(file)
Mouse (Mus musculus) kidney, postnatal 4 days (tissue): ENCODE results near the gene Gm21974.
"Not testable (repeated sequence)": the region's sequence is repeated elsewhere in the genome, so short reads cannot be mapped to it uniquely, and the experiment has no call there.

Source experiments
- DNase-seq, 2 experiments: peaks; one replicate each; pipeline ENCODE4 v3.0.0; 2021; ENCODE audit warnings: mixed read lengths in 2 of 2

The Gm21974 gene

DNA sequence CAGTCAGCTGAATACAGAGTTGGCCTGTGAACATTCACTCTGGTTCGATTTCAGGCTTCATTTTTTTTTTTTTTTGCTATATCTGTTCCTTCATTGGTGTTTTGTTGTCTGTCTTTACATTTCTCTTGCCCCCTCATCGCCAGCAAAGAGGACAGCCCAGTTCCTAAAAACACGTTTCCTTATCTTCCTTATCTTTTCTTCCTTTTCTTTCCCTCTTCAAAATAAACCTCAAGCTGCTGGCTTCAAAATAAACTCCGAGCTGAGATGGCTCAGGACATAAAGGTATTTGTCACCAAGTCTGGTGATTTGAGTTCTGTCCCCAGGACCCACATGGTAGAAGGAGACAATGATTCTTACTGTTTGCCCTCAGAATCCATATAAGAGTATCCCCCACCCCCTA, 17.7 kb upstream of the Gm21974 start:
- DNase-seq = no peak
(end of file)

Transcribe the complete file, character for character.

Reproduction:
Mouse (Mus musculus) kidney, postnatal 4 days (tissue): ENCODE results near the gene Gm21974.
"Not testable (repeated sequence)": the region's sequence is repeated elsewhere in the genome, so short reads cannot be mapped to it uniquely, and the experiment has no call there.

Source experiments
- DNase-seq, 2 experiments: peaks; one replicate each; pipeline ENCODE4 v3.0.0; 2021; ENCODE audit warnings: mixed read lengths in 2 of 2

The Gm21974 gene

DNA sequence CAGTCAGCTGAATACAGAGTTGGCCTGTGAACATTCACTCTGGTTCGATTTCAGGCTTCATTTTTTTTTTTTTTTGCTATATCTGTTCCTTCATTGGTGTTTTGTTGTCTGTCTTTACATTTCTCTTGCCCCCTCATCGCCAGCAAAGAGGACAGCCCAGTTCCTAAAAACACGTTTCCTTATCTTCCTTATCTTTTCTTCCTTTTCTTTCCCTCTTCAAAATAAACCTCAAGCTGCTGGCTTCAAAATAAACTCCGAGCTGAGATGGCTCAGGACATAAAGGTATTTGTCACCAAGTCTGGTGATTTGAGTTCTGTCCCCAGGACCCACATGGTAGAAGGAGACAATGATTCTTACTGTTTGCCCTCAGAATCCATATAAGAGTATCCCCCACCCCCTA, 17.7 kb upstream of the Gm21974 start:
- DNase-seq = no peak